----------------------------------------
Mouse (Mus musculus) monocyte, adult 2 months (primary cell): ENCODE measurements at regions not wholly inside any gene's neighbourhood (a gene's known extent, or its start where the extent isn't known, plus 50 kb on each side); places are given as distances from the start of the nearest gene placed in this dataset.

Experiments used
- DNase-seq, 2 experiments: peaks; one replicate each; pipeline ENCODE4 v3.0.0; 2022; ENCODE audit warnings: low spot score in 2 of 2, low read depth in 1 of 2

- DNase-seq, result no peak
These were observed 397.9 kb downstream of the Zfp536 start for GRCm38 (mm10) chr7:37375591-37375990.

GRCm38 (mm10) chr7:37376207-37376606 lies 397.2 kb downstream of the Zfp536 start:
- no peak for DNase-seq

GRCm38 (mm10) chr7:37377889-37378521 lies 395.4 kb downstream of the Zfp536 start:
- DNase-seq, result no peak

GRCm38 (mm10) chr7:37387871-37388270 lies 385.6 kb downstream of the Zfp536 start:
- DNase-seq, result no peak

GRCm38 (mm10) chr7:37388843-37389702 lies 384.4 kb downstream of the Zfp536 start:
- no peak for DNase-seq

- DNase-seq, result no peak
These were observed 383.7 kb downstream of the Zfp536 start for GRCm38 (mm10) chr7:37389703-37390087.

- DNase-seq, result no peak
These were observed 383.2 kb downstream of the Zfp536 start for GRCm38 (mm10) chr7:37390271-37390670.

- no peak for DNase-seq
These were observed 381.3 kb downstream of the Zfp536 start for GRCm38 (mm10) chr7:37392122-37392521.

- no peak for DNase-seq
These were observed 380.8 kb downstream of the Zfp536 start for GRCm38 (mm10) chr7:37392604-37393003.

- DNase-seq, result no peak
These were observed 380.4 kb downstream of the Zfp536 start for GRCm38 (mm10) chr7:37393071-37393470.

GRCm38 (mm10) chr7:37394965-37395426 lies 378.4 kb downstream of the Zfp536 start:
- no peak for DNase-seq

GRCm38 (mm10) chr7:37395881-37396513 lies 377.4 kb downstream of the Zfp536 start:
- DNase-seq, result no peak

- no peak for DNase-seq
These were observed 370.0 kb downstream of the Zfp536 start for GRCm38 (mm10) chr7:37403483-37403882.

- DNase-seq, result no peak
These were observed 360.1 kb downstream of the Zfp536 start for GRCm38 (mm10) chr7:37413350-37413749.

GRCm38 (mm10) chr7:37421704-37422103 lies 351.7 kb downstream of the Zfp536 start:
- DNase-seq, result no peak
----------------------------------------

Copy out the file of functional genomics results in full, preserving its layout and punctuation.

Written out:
Mouse (Mus musculus) monocyte, adult 2 months (primary cell): ENCODE measurements at regions not wholly inside any gene's neighbourhood (a gene's known extent, or its start where the extent isn't known, plus 50 kb on each side); places are given as distances from the start of the nearest gene placed in this dataset.

Experiments used
- DNase-seq, 2 experiments: peaks; one replicate each; pipeline ENCODE4 v3.0.0; 2022; ENCODE audit warnings: low spot score in 2 of 2, low read depth in 1 of 2

- DNase-seq, result no peak
These were observed 397.9 kb downstream of the Zfp536 start for GRCm38 (mm10) chr7:37375591-37375990.

GRCm38 (mm10) chr7:37376207-37376606 lies 397.2 kb downstream of the Zfp536 start:
- no peak for DNase-seq

GRCm38 (mm10) chr7:37377889-37378521 lies 395.4 kb downstream of the Zfp536 start:
- DNase-seq, result no peak

GRCm38 (mm10) chr7:37387871-37388270 lies 385.6 kb downstream of the Zfp536 start:
- DNase-seq, result no peak

GRCm38 (mm10) chr7:37388843-37389702 lies 384.4 kb downstream of the Zfp536 start:
- no peak for DNase-seq

- DNase-seq, result no peak
These were observed 383.7 kb downstream of the Zfp536 start for GRCm38 (mm10) chr7:37389703-37390087.

- DNase-seq, result no peak
These were observed 383.2 kb downstream of the Zfp536 start for GRCm38 (mm10) chr7:37390271-37390670.

- no peak for DNase-seq
These were observed 381.3 kb downstream of the Zfp536 start for GRCm38 (mm10) chr7:37392122-37392521.

- no peak for DNase-seq
These were observed 380.8 kb downstream of the Zfp536 start for GRCm38 (mm10) chr7:37392604-37393003.

- DNase-seq, result no peak
These were observed 380.4 kb downstream of the Zfp536 start for GRCm38 (mm10) chr7:37393071-37393470.

GRCm38 (mm10) chr7:37394965-37395426 lies 378.4 kb downstream of the Zfp536 start:
- no peak for DNase-seq

GRCm38 (mm10) chr7:37395881-37396513 lies 377.4 kb downstream of the Zfp536 start:
- DNase-seq, result no peak

- no peak for DNase-seq
These were observed 370.0 kb downstream of the Zfp536 start for GRCm38 (mm10) chr7:37403483-37403882.

- DNase-seq, result no peak
These were observed 360.1 kb downstream of the Zfp536 start for GRCm38 (mm10) chr7:37413350-37413749.

GRCm38 (mm10) chr7:37421704-37422103 lies 351.7 kb downstream of the Zfp536 start:
- DNase-seq, result no peak